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The 'FiveEyes' treaty
"...Since the signing in 1946 of the UKUSA Signals Intelligence Agreement, which first established the Five-Eyes partnership, it has been a convention that the allied intelligence agencies do not monitor one another's citizens without permission – an agreement often referred to publicly by officials across the Five-Eyes nations. However, a draft 2005 directive in the name of the NSA's director of signals intelligence reveals the NSA prepared policies enabling its staff to spy on Five-Eyes citizens, even where the partner country has refused permission to do so."
The newspaper notes, "terrorist's mobile phones, Taleban radio intercepts and e-mails by foreign intelligence agencies are all tracked from the distinctive doughnut-shaped building near Cheltenham that is home to Britain's principal electronic eaves-dropping agency. But now the 5,500 employees at the secretive GCHQ facility, and other listening posts in the UK, face claims that they might be 'parties to murder' by US drones under international law. Officials and analysts have told The Times that use of the electronic eavesdropping carried out by Britain's intelligence services is complicated by arrangements for information sharing that were established after the Second World War.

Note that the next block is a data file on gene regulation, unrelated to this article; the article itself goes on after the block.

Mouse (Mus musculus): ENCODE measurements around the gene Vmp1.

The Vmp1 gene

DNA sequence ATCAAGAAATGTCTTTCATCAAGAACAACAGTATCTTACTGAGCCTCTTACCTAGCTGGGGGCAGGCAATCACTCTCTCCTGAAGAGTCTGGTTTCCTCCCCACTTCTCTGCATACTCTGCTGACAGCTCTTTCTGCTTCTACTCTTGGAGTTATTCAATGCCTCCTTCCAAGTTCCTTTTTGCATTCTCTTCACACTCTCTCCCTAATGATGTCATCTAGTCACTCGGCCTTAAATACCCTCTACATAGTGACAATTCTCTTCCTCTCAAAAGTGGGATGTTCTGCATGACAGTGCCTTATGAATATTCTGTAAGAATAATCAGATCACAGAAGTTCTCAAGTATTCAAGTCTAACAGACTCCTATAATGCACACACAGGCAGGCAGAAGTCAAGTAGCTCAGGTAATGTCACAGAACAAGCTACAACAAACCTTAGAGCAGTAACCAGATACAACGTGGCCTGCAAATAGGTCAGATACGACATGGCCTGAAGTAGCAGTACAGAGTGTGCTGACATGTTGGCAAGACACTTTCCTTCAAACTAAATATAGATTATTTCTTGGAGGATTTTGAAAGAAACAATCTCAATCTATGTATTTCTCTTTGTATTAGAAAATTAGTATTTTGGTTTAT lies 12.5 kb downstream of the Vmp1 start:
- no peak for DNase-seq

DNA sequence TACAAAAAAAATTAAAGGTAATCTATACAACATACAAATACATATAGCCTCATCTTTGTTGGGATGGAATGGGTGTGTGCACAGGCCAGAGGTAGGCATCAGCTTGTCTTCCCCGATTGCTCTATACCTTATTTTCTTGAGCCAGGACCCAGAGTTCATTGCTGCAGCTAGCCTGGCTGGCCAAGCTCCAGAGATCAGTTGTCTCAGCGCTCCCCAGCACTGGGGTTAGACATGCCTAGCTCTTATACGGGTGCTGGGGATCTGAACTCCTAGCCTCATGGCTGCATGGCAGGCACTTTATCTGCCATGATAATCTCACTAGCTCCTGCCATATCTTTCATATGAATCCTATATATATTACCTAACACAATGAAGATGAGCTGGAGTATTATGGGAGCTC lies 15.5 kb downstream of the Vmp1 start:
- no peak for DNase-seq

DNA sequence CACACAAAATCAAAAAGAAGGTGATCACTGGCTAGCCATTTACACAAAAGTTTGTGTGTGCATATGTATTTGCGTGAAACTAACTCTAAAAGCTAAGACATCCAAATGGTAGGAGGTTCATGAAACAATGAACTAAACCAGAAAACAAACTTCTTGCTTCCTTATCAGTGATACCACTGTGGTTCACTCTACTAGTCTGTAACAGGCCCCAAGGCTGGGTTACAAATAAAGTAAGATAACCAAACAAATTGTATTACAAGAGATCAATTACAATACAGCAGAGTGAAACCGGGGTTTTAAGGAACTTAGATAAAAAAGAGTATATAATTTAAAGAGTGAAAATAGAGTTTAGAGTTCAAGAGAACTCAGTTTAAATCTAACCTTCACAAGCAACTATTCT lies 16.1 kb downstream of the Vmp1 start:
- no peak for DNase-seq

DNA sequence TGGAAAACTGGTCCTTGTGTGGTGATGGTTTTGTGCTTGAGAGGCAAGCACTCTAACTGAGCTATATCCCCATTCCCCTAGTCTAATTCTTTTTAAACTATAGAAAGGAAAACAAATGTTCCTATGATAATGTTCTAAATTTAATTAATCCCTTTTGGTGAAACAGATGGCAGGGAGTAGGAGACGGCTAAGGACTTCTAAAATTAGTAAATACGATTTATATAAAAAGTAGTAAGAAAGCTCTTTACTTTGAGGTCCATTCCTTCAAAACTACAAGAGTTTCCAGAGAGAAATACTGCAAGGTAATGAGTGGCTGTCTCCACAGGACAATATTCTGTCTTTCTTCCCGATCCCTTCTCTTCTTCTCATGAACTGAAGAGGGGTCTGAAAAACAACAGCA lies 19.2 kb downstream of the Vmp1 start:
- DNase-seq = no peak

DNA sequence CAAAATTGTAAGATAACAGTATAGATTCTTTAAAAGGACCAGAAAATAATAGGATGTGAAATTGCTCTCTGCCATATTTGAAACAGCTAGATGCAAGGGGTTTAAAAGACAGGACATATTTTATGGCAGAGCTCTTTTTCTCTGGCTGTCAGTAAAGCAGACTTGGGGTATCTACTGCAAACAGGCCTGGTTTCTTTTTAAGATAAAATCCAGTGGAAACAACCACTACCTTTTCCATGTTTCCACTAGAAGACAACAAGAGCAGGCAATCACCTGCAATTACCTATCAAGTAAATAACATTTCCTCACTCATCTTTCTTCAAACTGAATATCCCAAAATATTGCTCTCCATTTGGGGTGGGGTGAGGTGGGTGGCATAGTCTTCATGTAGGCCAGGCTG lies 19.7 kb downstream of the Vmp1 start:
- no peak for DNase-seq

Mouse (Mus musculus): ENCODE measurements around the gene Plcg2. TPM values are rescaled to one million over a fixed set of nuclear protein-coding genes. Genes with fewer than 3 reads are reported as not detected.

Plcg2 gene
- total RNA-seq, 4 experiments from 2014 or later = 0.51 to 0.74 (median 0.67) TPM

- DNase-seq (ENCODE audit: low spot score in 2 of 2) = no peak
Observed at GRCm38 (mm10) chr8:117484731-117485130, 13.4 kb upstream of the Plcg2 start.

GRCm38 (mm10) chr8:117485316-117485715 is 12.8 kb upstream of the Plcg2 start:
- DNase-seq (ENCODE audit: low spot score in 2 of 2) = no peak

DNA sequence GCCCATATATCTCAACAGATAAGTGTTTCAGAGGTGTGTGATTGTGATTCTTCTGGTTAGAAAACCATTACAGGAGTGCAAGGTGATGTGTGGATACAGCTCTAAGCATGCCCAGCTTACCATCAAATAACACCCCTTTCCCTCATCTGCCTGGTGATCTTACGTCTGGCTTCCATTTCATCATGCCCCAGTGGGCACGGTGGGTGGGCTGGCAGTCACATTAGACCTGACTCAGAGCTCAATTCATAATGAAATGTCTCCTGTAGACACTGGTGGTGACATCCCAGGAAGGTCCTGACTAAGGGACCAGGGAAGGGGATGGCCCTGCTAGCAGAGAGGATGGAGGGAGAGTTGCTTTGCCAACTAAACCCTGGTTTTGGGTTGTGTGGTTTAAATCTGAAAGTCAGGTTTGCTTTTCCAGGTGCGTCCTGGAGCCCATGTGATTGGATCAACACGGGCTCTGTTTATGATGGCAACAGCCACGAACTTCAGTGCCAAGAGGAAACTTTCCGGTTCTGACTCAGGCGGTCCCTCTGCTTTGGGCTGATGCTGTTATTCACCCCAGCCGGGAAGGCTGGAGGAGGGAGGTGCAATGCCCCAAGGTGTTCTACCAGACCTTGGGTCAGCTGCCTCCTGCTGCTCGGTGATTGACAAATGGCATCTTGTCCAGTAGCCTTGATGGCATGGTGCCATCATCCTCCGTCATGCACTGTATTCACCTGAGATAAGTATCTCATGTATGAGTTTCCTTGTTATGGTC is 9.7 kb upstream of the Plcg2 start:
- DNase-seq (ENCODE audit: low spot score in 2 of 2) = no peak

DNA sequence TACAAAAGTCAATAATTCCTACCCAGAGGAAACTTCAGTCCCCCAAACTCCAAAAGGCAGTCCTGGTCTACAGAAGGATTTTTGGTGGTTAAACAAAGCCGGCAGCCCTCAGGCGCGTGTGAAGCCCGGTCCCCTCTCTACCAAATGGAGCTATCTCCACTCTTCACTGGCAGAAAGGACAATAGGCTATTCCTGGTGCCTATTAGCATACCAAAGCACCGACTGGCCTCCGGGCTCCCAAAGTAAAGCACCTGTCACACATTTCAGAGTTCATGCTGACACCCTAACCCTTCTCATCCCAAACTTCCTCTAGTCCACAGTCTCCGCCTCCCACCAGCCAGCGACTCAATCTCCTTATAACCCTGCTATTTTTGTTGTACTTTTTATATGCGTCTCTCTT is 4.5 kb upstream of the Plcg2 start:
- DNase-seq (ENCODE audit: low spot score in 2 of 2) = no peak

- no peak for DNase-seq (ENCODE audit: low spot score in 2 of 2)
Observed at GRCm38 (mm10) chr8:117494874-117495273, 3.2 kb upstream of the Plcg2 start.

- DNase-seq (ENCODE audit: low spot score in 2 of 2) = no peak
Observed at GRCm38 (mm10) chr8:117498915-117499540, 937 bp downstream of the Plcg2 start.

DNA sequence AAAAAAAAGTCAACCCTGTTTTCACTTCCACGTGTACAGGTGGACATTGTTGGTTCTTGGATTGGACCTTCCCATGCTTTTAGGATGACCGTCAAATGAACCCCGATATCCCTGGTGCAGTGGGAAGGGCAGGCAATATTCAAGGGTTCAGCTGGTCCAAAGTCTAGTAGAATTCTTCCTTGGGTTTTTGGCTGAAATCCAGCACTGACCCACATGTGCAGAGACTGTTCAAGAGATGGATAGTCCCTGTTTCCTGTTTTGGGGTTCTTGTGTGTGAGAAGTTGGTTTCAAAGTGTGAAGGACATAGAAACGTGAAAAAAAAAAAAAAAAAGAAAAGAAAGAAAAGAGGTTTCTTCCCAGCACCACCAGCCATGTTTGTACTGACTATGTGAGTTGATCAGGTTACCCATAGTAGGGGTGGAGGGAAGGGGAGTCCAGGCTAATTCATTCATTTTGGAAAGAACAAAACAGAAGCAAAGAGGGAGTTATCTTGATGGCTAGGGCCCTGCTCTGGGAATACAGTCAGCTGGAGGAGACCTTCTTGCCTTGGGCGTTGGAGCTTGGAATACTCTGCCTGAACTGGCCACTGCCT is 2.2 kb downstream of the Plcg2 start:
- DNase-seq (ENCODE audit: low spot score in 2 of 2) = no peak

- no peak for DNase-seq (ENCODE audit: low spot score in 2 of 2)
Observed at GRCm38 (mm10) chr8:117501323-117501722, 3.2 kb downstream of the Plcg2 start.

Under the terms of the secret 1946 UKUSA Agreement between Britain and the US, which is also known as the 'Five Eyes' system, Britain's network of listening stations is largely integrated and its intelligence pooled, with those of America and three other nations - Canada, New Zealand and Australia.
At the largest signal intelligence station in the world, Menwith Hill in Yorkshire, there is an RAF station commander, but three quarters of the near 2,000 staff are from America's National Security Agency. It acts as a ground station for US spy satellites as well as, allegedly, an interception station for traffic passing through commerical satellites.
Britain has other listening posts, including Ayios Nikolaous in Cyprus, an at GCHQ Bude, another joint US and UK operated station in Cornwall.
According to a 2001 European Parliament report, which investigated the extent of eavesdropping by the US and its partners, these constitute part of a global structure of interception stations. It encompasses US posts as far afield as Guam in the Pacific and Japan, Canadian stations in Labrador and Newfoundland as well as Australia and New Zealand-based listening posts along the Pacific Rim.
The Times undertands that signals intelligence generated by the system is pooled 'as far as possible', though British officials said they believed that the US held some of the most sensitive information back.
Officials and analytsts The Times spoke to said that such a web of exchange would lead to the possibility that British-generated intelligence could inform US drone strikes...."